Wednesday, June 1, 2011

Beastie Boys - Licensed To Ill

Starting out as a hardcore rock band in 1979, the New York City based trio who would become known the world over as the Beastie Boys eventually transitioned into the growing genre of hip-hop. DJ-producer Rick Rubin gets a lot of credit as well for his part in putting this debut together.
In 1986, they released their debut album Licensed To Ill which became the first album of the genre to reach number 1 on the Billboard album charts. It was also the record label’s fastest selling debut record, selling over 9 million copies.

Side one begins with “Rhymin’ & Stealin’”, with its pirate metaphor-filled lyrics hard-rocking samples (including a snippet of the Clash “I Fought the Law“). The opening volley across the starboard bow showed that the Beasties were not messing around. They came to make their mark on the scene. For me, this first track makes that point crystal clear.

“The New Style” was the second single from the album. The samples they pulled from the B-Boys, Trouble Funk and Run-D.M.C. helped make this one a dance club favorite. I think that was one of the keys to helping the band crossover to audiences of all colors. Another key was that the guys had a strong sense of the current street slang, and they used it copiously to further solidify their cred.

“She’s Crafty” samples from one of the greatest rock acts ever - Led Zeppelin and their song “The Ocean“. In my opinion, this was a brilliant move by the band. They provided those of-so-familiar hooks to get an instantaneous connection with the listener. That in turn made the listener more inclined to return to the tracks again quickly. That’s certainly how this album worked with me.

“Posse In Effect” name drops actor Abe Vigoda, most famous for playing Detective Fish on Barney Miller. How cool is that? For this TV fanatic, I thought it was.

“Slow Ride” samples the War tune “Low Rider” with wonderful results.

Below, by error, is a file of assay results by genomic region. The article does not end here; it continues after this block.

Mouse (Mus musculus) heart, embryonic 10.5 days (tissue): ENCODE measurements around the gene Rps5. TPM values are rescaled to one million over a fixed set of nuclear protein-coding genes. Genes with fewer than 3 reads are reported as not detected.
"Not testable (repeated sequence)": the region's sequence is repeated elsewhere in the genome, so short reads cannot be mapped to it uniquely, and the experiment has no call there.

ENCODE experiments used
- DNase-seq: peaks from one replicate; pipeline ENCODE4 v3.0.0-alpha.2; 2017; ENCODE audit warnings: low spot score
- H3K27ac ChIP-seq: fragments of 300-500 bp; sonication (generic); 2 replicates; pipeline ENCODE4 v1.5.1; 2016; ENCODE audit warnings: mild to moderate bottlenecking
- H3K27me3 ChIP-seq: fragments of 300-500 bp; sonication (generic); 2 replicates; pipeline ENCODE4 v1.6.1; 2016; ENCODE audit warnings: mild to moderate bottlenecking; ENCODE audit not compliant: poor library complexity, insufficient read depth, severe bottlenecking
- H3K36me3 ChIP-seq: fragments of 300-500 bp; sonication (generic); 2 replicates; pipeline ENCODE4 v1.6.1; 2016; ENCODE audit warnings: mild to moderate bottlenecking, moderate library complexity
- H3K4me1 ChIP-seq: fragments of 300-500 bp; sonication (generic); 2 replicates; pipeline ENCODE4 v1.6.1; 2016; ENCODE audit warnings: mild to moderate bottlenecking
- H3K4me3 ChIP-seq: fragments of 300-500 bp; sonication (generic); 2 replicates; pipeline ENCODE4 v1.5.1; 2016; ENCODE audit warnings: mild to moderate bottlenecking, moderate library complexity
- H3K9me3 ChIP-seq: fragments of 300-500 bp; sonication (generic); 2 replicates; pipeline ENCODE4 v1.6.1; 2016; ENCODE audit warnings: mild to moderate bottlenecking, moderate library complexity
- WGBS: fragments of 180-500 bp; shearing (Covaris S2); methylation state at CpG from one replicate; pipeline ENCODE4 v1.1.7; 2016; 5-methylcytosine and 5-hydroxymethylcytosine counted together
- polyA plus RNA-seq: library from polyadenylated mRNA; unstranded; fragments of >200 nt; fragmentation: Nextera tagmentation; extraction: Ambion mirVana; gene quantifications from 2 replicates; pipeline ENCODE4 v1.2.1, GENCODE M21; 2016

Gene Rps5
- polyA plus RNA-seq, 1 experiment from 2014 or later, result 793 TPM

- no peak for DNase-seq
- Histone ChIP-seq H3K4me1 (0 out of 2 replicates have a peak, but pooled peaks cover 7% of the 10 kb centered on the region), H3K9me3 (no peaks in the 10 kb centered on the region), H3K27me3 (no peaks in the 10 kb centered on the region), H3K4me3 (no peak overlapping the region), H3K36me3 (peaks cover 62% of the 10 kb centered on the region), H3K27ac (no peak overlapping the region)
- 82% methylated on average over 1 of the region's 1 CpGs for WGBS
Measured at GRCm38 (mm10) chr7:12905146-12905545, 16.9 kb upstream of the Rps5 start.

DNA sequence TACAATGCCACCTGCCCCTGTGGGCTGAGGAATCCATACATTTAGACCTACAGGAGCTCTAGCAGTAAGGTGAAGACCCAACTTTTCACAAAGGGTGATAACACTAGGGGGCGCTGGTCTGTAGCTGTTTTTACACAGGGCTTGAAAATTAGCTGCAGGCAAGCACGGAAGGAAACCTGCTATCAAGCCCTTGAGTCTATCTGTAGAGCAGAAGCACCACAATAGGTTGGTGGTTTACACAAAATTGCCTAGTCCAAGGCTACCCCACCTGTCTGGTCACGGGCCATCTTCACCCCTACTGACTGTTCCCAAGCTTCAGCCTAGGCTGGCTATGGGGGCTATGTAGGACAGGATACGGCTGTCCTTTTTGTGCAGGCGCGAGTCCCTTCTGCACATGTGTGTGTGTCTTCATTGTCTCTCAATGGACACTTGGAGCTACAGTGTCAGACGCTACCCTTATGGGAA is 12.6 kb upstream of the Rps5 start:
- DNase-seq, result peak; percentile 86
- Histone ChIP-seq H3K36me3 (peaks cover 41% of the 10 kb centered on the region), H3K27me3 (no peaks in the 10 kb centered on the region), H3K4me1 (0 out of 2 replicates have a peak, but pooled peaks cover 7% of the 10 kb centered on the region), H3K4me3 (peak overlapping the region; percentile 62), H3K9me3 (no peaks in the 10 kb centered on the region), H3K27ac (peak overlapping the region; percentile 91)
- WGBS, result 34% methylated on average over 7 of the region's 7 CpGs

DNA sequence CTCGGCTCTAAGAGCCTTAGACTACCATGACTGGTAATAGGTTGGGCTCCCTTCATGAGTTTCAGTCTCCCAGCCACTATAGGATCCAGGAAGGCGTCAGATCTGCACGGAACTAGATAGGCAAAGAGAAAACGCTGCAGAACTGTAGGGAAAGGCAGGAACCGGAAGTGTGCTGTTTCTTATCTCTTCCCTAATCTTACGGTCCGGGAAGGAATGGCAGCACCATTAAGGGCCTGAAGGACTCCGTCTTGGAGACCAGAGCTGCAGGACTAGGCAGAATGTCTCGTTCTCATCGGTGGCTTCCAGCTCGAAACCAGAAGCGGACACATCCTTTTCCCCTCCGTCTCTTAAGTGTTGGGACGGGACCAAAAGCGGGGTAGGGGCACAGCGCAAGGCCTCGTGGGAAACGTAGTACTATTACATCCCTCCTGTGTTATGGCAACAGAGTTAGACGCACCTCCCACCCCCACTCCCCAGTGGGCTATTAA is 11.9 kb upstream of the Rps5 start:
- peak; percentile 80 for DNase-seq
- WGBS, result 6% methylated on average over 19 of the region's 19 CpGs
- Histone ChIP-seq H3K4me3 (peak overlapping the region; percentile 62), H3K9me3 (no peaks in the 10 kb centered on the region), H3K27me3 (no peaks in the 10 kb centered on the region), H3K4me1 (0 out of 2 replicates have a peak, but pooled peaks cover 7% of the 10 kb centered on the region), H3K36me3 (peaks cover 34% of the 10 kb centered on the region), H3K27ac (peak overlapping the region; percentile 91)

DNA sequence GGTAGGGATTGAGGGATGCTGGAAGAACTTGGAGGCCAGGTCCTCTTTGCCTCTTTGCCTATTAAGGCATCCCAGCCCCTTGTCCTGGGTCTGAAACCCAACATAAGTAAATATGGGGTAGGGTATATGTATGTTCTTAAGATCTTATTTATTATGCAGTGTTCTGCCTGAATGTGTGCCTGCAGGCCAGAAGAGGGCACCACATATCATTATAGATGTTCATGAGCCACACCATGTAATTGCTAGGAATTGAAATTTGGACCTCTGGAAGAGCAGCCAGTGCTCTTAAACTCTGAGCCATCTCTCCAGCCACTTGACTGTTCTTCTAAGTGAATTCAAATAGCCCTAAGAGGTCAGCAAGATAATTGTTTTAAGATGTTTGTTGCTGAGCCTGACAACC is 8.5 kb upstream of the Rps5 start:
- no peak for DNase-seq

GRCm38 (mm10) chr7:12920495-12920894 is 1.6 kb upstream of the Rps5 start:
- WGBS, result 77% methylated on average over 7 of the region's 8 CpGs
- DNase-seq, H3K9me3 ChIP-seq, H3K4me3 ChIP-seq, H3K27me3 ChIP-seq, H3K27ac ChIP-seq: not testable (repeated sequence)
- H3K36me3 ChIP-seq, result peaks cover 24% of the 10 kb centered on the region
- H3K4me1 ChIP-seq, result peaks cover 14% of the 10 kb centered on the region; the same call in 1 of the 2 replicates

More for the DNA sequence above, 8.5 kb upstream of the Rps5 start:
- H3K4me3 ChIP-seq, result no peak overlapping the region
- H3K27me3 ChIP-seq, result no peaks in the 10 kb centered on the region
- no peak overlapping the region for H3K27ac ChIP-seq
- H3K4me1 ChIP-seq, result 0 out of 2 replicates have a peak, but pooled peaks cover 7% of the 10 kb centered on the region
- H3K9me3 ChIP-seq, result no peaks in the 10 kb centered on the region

I really like the ping-pong backing track to “Girls”, a story about a past relationship.

The side ends with their big hit single “(You Gotta) Fight for Your Right (to Party!)”. This fourth single was the biggest, breaking into the top 10 on the Billboard charts (number 7). This anthem was quickly adopted by the youth all over, voicing their own desires to live their lives on their own terms. This was a huge party and club favorite in 1986. Everybody I hung out with knew the song and loved it. The chorus was guaranteed to get the crowd chanting every time.

Side two opens with “No Sleep Till Brooklyn”, another hard-driving favorite where the guys talk about the experience of going from show to show on tour. Again, the chorus was designed for audience participation. The guitar riffs and solo were played by Kerry King of the band Slayer.

The third single was “Paul Revere”. It has a different sound to it, in part thanks to the backward drum samples with which they experimented.

“Hold It Now, Hit It” was the first single from the album. Just as the Beasties sampled many artists, years later others would sample from them. Both Eric B. & Rakim and Eazy-E have sampled some of the lines from this song in their own songs. What comes around goes around.

The final single from the album was “Brass Monkey”. The lyrics refer to an alcoholic drink of the same name. There are many recipes for it - beer and orange juice; a mixture of gin, triple sec, tequila, orange juice, sour mix and grapefruit juice; or a mixture of rum, vodka and orange juice. Personally, I think the first one sounds a bit gross, while the other two might be more palatable.

“Slow and Low” was originally a track that Run-D.M.C. had recorded for their second album but never used it. The Beasties only tweaked two of the lines on their version to make the song more personalized for them.

“Time to Get Ill” holds the record of samples for the album at twelve different sources (including Stevie Wonder, the Steve Miller Band, Creedence Clearwater Revival, Led Zeppelin, Barry White, AC/DC and two classic TV show themes - Green Acres and Mr. Ed ). They are all done, though, in such a way as to not be to obtrusive.

I got into this album and the Beastie Boys during the summer of 1985, when I was living and working in New Jersey. It very much reminds me of that period of time in my life, especially living so close to the Big Apple. I find that it was a nice evolution to the hip-hop genre which had been previously focusing on old disco and R&B beats. Like label-mates Run-D.M.C., the Beasties recognized the wealth of sounds that classic rock could provide. Together, both groups helped transform the genre to something that could reach an even larger audience.

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